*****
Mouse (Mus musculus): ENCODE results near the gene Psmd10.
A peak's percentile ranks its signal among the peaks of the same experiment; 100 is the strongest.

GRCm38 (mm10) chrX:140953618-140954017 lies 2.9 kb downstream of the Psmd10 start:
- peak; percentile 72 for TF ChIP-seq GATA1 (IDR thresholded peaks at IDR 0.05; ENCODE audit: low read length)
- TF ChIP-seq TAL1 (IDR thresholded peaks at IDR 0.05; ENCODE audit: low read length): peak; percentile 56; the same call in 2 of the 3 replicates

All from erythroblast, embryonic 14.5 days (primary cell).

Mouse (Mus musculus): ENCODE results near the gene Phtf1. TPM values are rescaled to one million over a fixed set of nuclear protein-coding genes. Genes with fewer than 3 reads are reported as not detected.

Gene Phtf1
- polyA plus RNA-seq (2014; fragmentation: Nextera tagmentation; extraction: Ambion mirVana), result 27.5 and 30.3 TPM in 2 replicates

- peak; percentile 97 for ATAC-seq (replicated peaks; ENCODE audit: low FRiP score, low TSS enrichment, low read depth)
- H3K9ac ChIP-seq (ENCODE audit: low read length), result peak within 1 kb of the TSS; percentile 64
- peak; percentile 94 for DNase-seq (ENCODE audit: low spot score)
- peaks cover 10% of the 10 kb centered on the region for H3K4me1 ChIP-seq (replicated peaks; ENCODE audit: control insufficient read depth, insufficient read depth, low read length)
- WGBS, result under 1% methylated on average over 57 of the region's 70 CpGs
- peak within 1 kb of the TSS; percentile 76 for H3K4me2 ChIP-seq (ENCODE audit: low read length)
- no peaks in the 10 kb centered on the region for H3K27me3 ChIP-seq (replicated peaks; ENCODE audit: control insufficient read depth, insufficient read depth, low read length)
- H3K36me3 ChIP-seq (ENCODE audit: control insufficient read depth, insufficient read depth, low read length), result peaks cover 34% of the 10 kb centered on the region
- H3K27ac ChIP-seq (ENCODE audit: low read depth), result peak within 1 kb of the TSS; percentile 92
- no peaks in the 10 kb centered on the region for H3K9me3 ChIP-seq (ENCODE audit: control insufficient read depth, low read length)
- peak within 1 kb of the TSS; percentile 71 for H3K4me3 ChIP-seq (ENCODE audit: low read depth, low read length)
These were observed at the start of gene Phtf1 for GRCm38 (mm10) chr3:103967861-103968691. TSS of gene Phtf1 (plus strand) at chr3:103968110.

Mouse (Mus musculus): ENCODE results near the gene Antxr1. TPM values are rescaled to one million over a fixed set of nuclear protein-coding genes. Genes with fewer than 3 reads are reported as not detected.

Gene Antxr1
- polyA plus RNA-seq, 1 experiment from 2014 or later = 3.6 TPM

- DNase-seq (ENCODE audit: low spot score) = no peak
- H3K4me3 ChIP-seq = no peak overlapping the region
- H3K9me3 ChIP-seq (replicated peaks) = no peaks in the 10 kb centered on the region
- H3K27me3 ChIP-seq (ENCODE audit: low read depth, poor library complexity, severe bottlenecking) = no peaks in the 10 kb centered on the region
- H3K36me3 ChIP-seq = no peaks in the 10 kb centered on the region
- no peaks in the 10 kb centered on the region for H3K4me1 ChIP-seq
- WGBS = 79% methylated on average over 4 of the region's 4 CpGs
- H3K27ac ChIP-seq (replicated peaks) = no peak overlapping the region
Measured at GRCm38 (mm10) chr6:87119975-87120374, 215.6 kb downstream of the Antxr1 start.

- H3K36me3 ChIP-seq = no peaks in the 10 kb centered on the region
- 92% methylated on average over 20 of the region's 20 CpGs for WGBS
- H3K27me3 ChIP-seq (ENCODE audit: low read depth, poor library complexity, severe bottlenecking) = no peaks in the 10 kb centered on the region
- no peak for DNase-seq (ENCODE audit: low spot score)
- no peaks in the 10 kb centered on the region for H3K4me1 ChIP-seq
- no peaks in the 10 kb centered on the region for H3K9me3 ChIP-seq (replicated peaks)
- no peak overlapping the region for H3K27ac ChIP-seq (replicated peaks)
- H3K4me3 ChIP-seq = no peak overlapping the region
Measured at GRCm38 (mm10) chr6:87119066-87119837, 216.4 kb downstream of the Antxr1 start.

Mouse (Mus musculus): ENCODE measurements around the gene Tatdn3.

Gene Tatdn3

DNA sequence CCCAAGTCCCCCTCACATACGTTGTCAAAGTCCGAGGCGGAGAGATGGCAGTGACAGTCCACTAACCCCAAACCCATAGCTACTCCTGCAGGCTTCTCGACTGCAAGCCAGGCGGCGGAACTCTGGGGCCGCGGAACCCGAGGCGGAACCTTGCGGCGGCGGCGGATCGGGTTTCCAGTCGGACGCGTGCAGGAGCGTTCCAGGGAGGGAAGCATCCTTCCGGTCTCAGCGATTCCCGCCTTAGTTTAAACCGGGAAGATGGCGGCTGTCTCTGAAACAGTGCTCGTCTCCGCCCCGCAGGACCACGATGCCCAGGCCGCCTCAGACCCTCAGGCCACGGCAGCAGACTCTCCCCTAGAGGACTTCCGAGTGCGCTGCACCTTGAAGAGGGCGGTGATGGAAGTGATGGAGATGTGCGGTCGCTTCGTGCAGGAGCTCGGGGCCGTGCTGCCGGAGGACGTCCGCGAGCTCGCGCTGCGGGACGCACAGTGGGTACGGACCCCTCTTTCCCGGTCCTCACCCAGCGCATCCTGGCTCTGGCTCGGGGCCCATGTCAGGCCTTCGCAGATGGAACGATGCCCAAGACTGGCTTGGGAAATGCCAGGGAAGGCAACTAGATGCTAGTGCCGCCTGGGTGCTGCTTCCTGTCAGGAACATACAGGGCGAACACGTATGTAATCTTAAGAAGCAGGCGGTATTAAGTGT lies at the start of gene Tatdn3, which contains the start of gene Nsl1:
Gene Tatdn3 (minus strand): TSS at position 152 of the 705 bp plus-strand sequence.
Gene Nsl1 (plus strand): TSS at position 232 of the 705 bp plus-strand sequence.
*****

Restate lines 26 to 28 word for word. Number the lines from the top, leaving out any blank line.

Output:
- H3K4me3 ChIP-seq = no peak overlapping the region
- H3K9me3 ChIP-seq (replicated peaks) = no peaks in the 10 kb centered on the region
- H3K27me3 ChIP-seq (ENCODE audit: low read depth, poor library complexity, severe bottlenecking) = no peaks in the 10 kb centered on the region